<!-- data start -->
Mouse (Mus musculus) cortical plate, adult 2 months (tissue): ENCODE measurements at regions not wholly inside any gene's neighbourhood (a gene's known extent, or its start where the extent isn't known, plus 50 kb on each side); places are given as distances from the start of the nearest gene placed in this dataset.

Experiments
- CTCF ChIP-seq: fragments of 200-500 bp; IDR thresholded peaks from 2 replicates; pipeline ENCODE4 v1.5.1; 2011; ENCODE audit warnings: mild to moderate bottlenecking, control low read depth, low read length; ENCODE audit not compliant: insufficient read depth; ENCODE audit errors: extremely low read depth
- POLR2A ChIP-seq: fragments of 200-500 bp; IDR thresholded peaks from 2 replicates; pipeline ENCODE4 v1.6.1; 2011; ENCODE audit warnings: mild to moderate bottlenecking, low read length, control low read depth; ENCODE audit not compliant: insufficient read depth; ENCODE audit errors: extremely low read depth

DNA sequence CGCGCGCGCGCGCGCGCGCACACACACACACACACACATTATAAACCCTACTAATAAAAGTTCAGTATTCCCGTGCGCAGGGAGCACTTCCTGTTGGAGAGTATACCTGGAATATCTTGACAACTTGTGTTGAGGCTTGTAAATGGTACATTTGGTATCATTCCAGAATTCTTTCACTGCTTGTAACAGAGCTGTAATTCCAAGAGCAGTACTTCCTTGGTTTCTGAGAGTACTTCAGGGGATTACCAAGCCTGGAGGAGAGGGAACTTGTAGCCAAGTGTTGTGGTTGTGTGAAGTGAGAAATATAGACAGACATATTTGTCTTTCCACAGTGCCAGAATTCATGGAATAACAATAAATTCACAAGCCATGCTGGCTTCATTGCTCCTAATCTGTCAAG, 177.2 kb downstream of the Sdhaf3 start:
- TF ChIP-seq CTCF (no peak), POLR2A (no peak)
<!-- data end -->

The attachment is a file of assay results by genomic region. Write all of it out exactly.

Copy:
Mouse (Mus musculus) cortical plate, adult 2 months (tissue): ENCODE measurements at regions not wholly inside any gene's neighbourhood (a gene's known extent, or its start where the extent isn't known, plus 50 kb on each side); places are given as distances from the start of the nearest gene placed in this dataset.

Experiments
- CTCF ChIP-seq: fragments of 200-500 bp; IDR thresholded peaks from 2 replicates; pipeline ENCODE4 v1.5.1; 2011; ENCODE audit warnings: mild to moderate bottlenecking, control low read depth, low read length; ENCODE audit not compliant: insufficient read depth; ENCODE audit errors: extremely low read depth
- POLR2A ChIP-seq: fragments of 200-500 bp; IDR thresholded peaks from 2 replicates; pipeline ENCODE4 v1.6.1; 2011; ENCODE audit warnings: mild to moderate bottlenecking, low read length, control low read depth; ENCODE audit not compliant: insufficient read depth; ENCODE audit errors: extremely low read depth

DNA sequence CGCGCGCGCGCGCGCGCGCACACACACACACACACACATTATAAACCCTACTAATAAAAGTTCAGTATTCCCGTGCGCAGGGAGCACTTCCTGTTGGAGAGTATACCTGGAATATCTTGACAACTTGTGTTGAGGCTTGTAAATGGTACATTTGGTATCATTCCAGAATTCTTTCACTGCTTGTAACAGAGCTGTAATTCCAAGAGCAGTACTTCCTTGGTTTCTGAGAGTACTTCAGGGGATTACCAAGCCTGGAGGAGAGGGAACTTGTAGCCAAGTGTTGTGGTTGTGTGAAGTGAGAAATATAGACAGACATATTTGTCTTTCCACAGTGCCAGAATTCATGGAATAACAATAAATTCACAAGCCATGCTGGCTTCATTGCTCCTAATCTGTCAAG, 177.2 kb downstream of the Sdhaf3 start:
- TF ChIP-seq CTCF (no peak), POLR2A (no peak)